Picardo says Spain's claim of sovereignty over Gibraltar is "rancid" and the people of Gibraltar do not want economic stewardship from Madrid. 
    Comment ()
  • European stocks are now open for trading. The Stoxx Europe 600 is up 0.4 percent at the start:
     
     
     
    Comment ()
  • Major European indexes are trading higher this morning as investors eye trade and economic policies in the U.S. and look ahead to new economic data.
     
     
    Comment ()
  • Here's a look at the best and the worst performing stocks this morning. Tullow Oil is trading more than 2 percent higher, at the top of Stoxx Europe 600. Meanwhile, Spain's Banco Popular is down nearly 4 percent and is at the bottom of the index:
     
     
    Comment ()
  • Reckitt Benckiser is considering offloading its food business, confirming it has begun a strategic review of the unit. The division includes labels such as French's, the consumer group's mustard brand, and Frank's red hot sauces. The sale would help Reckitt fund its takeover of baby foods maker Johnson Mead, and could bring in as much as 2.4 billion pounds.
     
     
    Comment ()
  • Schneider Electric has signed an agreement to sell its American data software business DTN, in a deal valued at around $900 million. The company hopes to close the deal in the second quarter, and says it will use the proceeds to launch a 1 billion euro share buyback plan. 
     
    by Spriha Srivastava edited by david.reid 4/3/2017 7:08:10 AM
    Comment ()
  • Maurits Heldring, Senior Equity Research & Advisory Expert at ABN AMRO joins the TV team via satellite from Amsterdam.

    Heldring: Europe not the only place in world with risk

    Heldring says barriers to stocks going higher would be a rise in interest rates, but that doesn't look like it is coming anytime soon.

    He says high valuations would also check price gains, but he still views European stocks as relatively cheap.

    Heldring says the ECB will move as inflation moves up and economies improve but the move won't be dramatic and is unlikely to take place in 2017.

    Comment ()
  • Banco Popular says an internal audit has discovered the need for corrections to previous years accounts. The bank says this adjustment will be reflected in the financial statements for the first half of the year.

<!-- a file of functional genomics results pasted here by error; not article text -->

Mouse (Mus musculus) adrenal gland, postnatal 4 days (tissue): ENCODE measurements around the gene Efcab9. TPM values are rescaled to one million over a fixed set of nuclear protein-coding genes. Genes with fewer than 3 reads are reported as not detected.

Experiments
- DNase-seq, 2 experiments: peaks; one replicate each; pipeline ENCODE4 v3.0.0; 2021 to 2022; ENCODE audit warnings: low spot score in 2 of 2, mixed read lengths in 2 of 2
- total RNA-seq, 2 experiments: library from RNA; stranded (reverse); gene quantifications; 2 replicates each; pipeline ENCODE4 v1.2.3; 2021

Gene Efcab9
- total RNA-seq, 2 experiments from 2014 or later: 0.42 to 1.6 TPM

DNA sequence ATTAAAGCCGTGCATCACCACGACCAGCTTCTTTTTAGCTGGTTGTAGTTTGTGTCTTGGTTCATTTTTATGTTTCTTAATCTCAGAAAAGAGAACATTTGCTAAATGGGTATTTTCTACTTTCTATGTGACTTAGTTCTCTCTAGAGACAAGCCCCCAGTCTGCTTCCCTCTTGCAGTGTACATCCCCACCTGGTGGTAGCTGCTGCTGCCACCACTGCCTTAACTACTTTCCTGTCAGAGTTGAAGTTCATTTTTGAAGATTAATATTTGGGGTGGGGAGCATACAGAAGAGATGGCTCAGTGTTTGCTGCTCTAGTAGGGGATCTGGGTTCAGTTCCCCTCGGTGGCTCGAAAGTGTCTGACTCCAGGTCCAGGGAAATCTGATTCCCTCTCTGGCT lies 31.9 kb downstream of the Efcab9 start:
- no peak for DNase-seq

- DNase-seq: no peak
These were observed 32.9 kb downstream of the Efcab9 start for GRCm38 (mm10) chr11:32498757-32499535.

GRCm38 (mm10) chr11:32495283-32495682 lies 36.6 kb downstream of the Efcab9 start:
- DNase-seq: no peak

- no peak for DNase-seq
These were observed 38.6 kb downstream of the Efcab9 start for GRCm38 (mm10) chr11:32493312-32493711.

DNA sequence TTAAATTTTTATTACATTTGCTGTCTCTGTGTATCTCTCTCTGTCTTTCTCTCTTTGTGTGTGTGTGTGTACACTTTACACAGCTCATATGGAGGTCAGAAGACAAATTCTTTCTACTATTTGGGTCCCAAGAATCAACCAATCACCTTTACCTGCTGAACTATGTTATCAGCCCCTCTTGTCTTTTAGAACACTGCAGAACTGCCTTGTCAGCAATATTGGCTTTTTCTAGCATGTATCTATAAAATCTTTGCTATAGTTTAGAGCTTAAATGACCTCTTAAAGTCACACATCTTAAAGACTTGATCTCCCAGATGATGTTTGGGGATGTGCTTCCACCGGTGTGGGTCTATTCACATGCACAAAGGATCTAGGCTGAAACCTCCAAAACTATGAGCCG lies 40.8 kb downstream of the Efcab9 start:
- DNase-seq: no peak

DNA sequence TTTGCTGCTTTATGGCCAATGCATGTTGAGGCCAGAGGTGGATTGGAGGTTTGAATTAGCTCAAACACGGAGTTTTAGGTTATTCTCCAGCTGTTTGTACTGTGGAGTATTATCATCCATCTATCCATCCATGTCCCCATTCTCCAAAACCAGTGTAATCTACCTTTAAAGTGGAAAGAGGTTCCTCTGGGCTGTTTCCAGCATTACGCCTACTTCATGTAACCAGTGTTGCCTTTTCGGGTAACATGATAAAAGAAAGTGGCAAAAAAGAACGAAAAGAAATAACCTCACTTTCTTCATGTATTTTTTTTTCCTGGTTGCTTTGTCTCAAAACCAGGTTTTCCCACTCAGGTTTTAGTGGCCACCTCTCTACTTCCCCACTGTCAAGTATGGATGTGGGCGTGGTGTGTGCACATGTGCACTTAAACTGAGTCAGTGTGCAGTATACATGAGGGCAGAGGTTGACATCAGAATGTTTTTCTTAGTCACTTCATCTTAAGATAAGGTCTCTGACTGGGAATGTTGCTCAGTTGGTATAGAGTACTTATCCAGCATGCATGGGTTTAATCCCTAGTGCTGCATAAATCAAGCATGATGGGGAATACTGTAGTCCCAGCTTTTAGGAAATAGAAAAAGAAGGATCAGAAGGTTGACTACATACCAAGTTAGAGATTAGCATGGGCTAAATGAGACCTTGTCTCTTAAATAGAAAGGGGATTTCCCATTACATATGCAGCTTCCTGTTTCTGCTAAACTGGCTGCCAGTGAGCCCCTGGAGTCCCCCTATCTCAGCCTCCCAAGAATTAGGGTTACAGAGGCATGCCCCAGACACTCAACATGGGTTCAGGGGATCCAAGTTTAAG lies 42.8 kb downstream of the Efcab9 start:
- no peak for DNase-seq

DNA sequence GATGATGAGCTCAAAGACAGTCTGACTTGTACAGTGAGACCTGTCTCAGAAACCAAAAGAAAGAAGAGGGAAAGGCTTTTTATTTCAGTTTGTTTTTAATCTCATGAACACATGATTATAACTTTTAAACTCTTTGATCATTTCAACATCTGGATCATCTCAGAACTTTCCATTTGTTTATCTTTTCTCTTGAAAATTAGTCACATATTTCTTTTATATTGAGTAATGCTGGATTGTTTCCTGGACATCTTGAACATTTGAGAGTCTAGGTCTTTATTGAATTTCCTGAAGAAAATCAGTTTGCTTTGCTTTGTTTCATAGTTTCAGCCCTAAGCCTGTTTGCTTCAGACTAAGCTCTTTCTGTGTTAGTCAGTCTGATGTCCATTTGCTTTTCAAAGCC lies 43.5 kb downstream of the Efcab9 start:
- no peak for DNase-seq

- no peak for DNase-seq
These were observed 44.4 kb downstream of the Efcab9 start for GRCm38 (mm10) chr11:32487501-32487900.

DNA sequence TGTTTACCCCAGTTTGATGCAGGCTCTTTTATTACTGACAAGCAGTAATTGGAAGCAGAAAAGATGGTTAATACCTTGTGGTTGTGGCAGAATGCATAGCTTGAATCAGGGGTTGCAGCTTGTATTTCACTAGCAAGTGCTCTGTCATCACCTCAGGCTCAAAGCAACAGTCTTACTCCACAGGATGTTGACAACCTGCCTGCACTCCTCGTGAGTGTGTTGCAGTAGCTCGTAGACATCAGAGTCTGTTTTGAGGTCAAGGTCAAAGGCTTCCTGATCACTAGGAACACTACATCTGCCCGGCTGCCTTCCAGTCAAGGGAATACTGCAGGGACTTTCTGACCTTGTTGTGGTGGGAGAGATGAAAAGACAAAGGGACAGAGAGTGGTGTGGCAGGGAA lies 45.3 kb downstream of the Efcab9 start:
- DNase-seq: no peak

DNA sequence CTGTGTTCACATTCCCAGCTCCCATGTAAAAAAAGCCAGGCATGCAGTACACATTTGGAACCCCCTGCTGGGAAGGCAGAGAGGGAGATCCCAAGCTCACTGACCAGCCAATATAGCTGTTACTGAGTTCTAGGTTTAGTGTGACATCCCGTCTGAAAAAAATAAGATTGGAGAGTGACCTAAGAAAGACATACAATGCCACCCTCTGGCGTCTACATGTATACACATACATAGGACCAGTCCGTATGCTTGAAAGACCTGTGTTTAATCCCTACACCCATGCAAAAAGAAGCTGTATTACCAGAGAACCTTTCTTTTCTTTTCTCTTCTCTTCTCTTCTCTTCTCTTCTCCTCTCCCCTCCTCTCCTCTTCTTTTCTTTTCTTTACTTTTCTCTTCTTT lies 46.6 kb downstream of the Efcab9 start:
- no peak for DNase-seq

Comment ()
  • The British government has reduced its stake in Lloyds to below 2 percent. The state says it has now recovered £20 billion of the £20.3 billion of tax-payers funds injected into the bank at the height of the financial crisis. 
     
    by Spriha Srivastava edited by david.reid 4/3/2017 7:11:57 AM
    Comment ()
  • Credit Suisse is hoping to protect its reputation following anti-tax evasion raids on three of its offices last week. The Swiss bank took out numerous advertisements in UK newspapers over the weekend, saying it wishes to only conduct business with people who pay their taxes. Switzerland's second largest lender also reaffirmed its commitment to working closely with authorities in all cases.
     
     
    Comment ()
  • Portugal's 10-year bond yield spread over Germany hits highest since March 8:
     
     
    Comment ()
  • Tim Drayson says long-term earnings in Europe still look weak and the demographics of the region are "terrible".

    He says he doesn't see any evidence that productivity in the region will improve.

    Drayson also highlights political risk but on this point, Heldring disagrees, arguing that risk in Europe is not higher that usual.

    Drayson: Europe giving him reasons to be wary 




    Comment ()
  • The first quarter of 2017 saw record highs for all major U.S. indices but ended with a month that fell flat.